Saturday night, while watching a movie with the lights dimmed, we heard the soft tread of bare feet on the stairs. Hesitant bare feet. And we waited for Edith's face to appear. She'd had trouble getting to sleep, she said. Her face was small and contracted, as though she were going to cry.
Edith had been thinking about death. More precisely, she said she'd been thinking, 'but how will it all end?'
We comforted her by redirecting her line of thought: she still has so much living to do, and any ending is very far off. Sometimes it's best to push those thoughts to the back of your mind because thinking of them is overwhelming. And this realization is a reminder to make good use of your time here--to strive to be a good person and work as hard as you can.
We avoided saying that no one really knows their end, at least this far out. We avoided saying that everyone does meet an end, an end being inevitable.
I told her I could remember having those same thoughts at about her age: mostly these were a result of the contemplation of eternity, having been raised in a Christian household. Eternity, I tell you, is not something I direct my thoughts toward much--that idea that things go on and on without an end. How else do we mark and divide our time? The days end, the nights end. The work week ends, or the weekend. Graduations. Even marriages are both an end and a beginning.
But I don't like the part of the Yom Kippur liturgy about the Book of Life. The gates closing and all that. The idea that my destiny for the next year is preordained, written in the Book and based on my conduct over the last few days in particular. While knowing full well this is an inappropriate thought, it makes me think of God as Santa Claus, making his naughty and nice lists.
Life is like a book, though, our time here divided into chapters. Which is the analogy which Edith drew upon for her question: how will it all end? The problem is, it doesn't all end. When my grandmothers died, I thought not only of the stories they would not know of: Robert's diagnosis, the babies yet to come in my family, but I thought also of how they wouldn't know the endings to the plot lines on their favorite soap operas (both canceled now, which they'll never know).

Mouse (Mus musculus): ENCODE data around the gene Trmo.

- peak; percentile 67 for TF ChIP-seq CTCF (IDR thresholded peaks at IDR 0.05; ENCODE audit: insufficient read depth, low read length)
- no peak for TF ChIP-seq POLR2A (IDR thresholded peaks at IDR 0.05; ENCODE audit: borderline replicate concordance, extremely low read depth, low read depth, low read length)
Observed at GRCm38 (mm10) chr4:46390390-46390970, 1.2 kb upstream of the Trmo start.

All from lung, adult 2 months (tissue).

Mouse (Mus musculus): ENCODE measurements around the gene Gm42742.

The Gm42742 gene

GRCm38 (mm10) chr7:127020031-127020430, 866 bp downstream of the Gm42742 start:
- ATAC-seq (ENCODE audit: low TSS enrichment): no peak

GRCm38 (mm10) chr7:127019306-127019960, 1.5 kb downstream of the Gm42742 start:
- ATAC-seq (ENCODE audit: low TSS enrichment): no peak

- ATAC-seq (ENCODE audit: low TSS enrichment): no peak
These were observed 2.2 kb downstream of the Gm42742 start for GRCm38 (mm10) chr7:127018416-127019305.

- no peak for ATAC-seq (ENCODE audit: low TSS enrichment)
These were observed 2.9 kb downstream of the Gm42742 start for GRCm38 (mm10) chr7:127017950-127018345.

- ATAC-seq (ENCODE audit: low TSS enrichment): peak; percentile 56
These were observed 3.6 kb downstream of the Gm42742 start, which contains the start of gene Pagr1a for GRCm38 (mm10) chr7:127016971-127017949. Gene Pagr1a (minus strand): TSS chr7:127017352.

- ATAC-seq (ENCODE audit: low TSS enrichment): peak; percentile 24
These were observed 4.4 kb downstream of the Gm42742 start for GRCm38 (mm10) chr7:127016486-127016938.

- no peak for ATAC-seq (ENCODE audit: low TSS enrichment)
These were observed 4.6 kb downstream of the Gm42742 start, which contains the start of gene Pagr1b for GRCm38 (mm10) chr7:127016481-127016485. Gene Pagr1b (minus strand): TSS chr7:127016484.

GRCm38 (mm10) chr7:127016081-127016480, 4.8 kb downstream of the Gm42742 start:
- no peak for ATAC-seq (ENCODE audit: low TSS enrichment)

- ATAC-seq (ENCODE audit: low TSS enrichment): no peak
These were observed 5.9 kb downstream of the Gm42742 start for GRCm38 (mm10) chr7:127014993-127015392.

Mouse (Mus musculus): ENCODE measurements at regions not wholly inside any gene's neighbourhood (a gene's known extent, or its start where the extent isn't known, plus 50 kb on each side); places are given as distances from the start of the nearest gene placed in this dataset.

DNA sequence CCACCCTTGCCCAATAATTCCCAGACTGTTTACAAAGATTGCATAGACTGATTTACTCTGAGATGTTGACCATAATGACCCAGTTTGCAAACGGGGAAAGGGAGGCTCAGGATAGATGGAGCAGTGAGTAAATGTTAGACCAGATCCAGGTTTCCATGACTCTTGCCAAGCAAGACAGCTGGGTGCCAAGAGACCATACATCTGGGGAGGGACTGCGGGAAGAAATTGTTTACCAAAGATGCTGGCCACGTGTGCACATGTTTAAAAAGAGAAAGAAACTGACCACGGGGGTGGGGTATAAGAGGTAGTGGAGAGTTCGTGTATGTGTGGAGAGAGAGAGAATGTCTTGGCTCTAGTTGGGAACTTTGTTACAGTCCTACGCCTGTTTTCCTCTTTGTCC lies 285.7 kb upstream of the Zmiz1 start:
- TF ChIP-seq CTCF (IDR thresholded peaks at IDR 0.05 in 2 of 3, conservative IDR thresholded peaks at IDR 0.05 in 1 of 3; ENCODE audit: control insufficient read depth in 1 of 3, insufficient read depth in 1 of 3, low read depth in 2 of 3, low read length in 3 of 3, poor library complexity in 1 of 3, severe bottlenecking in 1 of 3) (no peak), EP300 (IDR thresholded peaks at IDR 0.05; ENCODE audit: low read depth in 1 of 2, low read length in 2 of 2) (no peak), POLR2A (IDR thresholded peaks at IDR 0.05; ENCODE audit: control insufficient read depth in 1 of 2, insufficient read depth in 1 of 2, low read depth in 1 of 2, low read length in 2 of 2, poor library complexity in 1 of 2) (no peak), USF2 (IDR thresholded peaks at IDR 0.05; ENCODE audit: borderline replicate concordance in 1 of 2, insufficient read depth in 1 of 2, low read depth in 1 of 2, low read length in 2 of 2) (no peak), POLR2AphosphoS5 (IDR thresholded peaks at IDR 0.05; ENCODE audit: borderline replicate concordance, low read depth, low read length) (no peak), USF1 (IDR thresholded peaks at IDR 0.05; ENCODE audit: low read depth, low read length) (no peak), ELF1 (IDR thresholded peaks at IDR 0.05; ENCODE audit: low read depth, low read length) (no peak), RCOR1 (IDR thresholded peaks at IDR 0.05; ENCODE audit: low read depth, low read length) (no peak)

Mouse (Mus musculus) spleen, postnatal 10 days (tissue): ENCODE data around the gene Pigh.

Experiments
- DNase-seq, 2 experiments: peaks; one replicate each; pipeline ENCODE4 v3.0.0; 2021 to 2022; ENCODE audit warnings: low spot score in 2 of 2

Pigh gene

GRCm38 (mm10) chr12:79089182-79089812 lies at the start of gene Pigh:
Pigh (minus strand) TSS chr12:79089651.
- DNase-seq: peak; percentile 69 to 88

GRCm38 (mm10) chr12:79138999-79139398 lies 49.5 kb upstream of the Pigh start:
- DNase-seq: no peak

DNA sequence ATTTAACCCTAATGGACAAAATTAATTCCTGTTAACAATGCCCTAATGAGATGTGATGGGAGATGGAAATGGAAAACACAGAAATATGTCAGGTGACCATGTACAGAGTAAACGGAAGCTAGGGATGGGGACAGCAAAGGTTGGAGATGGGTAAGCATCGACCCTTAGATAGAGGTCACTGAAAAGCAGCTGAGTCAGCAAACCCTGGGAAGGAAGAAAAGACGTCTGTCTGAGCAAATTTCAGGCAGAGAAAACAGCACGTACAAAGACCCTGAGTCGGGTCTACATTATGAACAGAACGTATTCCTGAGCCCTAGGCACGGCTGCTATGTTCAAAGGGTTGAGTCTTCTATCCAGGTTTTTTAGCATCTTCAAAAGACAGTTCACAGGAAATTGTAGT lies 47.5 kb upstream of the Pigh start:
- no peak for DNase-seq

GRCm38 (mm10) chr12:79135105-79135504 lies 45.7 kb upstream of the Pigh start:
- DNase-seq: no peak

And that's it. The soap opera, which cultural roots are in the medieval romances (and Dickens), in which the stories never really end.
But this makes the longing for resolution, if that's what an ending is, all the more intense. Why was I riveted by soap operas at one point in my life? Endless longing, pun intended, for resolution and ending.
Poetry is about endings, and therefore, about death, one of my poetry teachers used to say. True. If a poem arises from a speaking impulse, the impulse to tell something, to relay a voice, an image, a fascinating vocalization, the poem exists when an end is reached. Excepting the filibuster, vocalizations end.
And all of this above, that things have an end, that life is like a book, that we do wonder as we read, well, how will this all end?--this is the source of my mental conflict about this latest round of diagnostic inquiry. I find myself tortured by it: is this diagnosis it? Even though we cannot come up with genetic 'proof'? Or is this clinical speculation like the exercise of geometric proof (that I so despised in high school): one truism unwound and explicated such that it explains itself. I was awful at this stuff--constantly getting lost and confused by the obvious.
If we had the genetic proof, then we could retrace all of our steps, sort out our observations in one column and put our reasons in another. And that would be that, a self-contained system forever explicating itself in a continuous loop of logic.
Instead, I go through my days and walk through our house suspended in uncertainty. Has the end of the story been revealed to me? But even so, it would be but a template for an end. The specifics and particulars, like the see-saw between predestination and free will, are not yet written. But when I think this way, I can at least begin to imagine the future and its furnishings--and imagining this narrative gives me at least a hint of how I might live or what I might do.
This is what normal people do, I think. Normal people can look ahead, into the future, and imagine certain outcomes: how this one will go to college, this anniversary will be met, an addition to the house comes with a certain amount of money saved, we will go on vacation in June to a destination of our choosing--normal people can narrate to themselves a version of their lives that is not unpleasant, nor unrealistic. Even when events conspire against them, once the known knowns are in place, the facts of the divorce, the money lost in the stock market, the child who ran off to join the circus or the Peace Corps, then the ability to move the narrative forward begins again, and the chapter breaks can be visualized at crossroads in the future, the figures at those intersections small but somewhat distinct.
Our lives have not been this way for the last twelve years. Nothing is known. Nothing is certain. Plans are approximations and guesswork. Rare that I'm ever able to commit to anything, any event, no matter how small. I frequently can't get myself to make plans, even with friends for outings. Because I don't know what might change in the interim. Whether this is a reasonable facsimile of reality to which I am keenly attuned, or whether this is a character flaw, is not clear to me.
Tempting as it is to imagine certainty, uncomfortable though that certainty might be, I find myself unable to become comfortable with clinical diagnosis. Nothing is resolved. We're still guessing, even if we can dress "guess" up in the fancy clothes of working hypothesis. Which makes me long for resolution no less.
The movie we paused as Edith crept down the stairs was Doubt. The movie that opens with Father Flynn's sermon: "Doubt can be a bond as powerful and sustaining as certainty."